TV ReviewsWestworld Season 1 Episode 1: The Original Review

Guest WriterOctober 3, 2016

There’s no doubt that HBO has given us some of the best television programs in history. Shows like The Sopranos, The Wire, and Game of Thrones have been cemented in the small screen hall of fame. But with GoT on its way out, HBO is looking for their next big hit, something they’ve failed to do the last few years. Their fortunes may have changed, however, with Westworld, a sci-fi thriller that crosses Jurassic Park with The Terminator and sprinkles in bits of The Truman Show and your favorite western. It’s the ultimate hybrid!

Westworld, based off Michael Crichton’s 1973 film of the same name, was created by Jonathan Nolan (Person of Interest) and Lisa Joy and includes J. J. Abrams as executive producer. Its expansive and fantastic cast features the likes of Anthony Hopkins, Ed Harris, Evan Rachel Wood, Jeffrey Wood, and Luke Hemsworth.

The show is set in a Wild West theme park that would put anything Disney can do to shame. Instead of giant fluffy mice and unrealistically happy employees, Westworld is inhabited by ultra-realistic robots that are programmed to interact with the guests and respond to any of their desires. These extremely wealthy visitors can do anything from explore the breathtakingly designed western world, hunt and kill ruthless outlaws, or drink and sleep with beautiful hookers. It really is a no rules Wild West.

The story jumps between events happening in the park and a futuristic office where park creator, Dr. Robert Ford (Hopkins), head programmer Bernard Lowe (Wright), executive Charlotte Hale (Tessa Thompson), and others work to create new characters and troubleshoot any problems guests may have with the park. It’s evident that these robots mean a lot to their creators, and like the parks guests, their realism has forced some unusual, and ultimately dangerous, attraction.

While Westworld may seem like the perfect vacation, a recent update to the “cast” has caused some of the robots to show some unusual behavior and go too far off script. One of these robots is Dolores (Evan Rachel Wood) who lives a life like Bill Murray in Groundhog Day but doesn’t actually realize it. Each day she rides into town to do some shopping or she’ll go down to the river and paint the scenery, waiting for guests to interact with her and change the script. The pilot episode doesn’t delve too deep into her changing personality but instead focuses on showing the audience the nature of this theme park. But, as the developers of the park have sensed, something isn’t right, and it’s only a matter of time until we see things go awry.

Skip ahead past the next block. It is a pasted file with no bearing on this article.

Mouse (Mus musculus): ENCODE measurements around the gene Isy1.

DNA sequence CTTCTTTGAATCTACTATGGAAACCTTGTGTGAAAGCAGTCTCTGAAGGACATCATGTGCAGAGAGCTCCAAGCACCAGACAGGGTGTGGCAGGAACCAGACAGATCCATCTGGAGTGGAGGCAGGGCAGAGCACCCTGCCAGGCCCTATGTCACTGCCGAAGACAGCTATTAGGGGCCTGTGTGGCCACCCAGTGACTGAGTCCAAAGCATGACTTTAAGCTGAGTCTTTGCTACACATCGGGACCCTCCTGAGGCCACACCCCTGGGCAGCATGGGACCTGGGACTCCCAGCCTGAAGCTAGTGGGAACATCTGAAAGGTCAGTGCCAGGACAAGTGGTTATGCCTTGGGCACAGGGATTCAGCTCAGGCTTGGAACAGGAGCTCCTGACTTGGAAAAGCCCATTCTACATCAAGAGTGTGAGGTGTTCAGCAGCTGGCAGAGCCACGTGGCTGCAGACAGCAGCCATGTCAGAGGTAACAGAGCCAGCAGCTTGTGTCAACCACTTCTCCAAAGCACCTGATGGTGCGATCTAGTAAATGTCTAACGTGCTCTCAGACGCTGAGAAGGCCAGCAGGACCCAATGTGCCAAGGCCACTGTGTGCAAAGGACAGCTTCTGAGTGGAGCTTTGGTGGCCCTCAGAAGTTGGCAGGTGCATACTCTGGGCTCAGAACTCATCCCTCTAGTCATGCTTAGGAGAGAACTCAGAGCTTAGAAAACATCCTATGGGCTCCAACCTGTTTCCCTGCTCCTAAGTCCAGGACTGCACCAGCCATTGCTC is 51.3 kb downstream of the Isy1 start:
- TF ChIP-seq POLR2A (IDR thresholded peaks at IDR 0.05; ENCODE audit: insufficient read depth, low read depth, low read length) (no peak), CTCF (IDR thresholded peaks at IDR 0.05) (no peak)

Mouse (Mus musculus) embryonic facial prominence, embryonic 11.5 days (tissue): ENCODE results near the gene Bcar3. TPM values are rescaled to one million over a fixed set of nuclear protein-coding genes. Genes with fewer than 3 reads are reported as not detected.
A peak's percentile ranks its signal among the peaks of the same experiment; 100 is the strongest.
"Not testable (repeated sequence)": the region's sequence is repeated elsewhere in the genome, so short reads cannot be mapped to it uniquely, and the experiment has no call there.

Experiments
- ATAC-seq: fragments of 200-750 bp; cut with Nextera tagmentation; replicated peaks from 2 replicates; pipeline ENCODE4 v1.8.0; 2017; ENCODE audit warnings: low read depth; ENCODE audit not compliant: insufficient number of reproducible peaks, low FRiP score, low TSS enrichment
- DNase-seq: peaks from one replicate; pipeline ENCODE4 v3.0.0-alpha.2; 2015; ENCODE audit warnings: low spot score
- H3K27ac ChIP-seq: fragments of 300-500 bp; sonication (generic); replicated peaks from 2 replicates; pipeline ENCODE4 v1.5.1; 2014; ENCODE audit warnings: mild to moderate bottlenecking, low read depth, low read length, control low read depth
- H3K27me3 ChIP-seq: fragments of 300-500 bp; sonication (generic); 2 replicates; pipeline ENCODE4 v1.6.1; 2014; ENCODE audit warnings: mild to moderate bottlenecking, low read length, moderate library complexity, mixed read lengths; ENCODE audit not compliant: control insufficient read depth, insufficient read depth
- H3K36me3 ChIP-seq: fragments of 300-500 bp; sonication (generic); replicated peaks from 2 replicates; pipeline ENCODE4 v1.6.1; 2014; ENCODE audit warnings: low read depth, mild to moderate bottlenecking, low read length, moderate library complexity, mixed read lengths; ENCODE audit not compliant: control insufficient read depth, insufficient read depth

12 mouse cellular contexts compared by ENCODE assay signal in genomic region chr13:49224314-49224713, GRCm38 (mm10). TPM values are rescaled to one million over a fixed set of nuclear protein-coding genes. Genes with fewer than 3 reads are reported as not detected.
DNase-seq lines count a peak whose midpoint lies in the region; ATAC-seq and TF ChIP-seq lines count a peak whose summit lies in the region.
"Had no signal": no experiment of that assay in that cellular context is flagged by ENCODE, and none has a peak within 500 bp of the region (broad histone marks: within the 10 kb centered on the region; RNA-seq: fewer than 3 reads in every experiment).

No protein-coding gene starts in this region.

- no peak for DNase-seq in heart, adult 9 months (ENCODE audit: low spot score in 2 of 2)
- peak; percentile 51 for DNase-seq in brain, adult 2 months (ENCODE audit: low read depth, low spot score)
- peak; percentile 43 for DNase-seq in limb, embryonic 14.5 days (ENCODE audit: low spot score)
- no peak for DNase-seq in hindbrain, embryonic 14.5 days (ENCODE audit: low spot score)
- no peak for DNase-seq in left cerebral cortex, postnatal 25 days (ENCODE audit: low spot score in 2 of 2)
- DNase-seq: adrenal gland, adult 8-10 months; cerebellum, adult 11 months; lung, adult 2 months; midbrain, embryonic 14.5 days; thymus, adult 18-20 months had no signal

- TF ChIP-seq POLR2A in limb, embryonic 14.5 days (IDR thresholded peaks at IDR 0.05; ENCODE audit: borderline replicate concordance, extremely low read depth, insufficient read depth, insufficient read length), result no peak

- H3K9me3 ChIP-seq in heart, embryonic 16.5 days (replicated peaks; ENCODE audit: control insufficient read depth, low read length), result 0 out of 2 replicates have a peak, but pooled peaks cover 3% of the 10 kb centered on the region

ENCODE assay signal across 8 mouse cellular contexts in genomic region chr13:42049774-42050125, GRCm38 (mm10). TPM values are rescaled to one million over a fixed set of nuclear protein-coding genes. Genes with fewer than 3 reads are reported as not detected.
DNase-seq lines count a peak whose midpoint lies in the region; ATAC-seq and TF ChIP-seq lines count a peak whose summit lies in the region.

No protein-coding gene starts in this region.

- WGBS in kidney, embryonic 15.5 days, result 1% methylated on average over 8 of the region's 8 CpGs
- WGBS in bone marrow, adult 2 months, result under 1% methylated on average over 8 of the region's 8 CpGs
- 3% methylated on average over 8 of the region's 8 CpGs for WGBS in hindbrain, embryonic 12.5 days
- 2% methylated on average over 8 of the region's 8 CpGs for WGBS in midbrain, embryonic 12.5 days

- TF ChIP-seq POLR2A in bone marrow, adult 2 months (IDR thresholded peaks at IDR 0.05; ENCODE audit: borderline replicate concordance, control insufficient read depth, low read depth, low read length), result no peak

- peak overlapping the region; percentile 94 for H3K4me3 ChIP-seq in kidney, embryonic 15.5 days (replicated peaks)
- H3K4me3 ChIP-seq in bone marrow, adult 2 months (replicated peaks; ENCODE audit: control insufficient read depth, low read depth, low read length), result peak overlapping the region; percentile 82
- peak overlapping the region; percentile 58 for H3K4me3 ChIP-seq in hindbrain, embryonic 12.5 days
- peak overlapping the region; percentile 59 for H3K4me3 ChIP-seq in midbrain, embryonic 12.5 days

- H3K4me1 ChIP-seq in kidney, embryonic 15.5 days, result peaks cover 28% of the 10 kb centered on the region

The first hour gives us everything from ruthless murder, and mysterious characters, to loving bonds and strained relationships. That being said, the pilot episode of Westworld is still slow. It focuses on setting the scene and giving the viewers a taste of what being a guest of the theme park entails. It introduces us to characters but leaves us asking who they really are and what makes them tick. Don’t let this turn you off, though. As the show progresses, we can expect a lot of action and some serious character development. We will see a balance between Westworld and the motivations and reactions of those who are creating it. It’ll aim to show us what a world featuring ultra-realistic robots could be like while also taking us back in time to a Wild West that had little order and no remorse. I mean it’s already shown it’ll have as much blood and sex as Game of Thrones, let’s just hope it has the story to back it up. If it does, though, HBO could be sitting on their next big hit.  

Score: 8/10



  • polarbears16

    October 3, 2016 at 10:36 AM

    I enjoyed the pilot. Production is impeccable, as expected, and the performances are great. The story didn’t quite draw me in as much as it should have with this premise, but I will definitely keep watching.

  • Jason

    October 3, 2016 at 7:29 PM

    The pilot was pretty good. Production quality and cast were great. Can’t wait to see the series unfold. Definitely not going to look at video game NPC’s the same way again.

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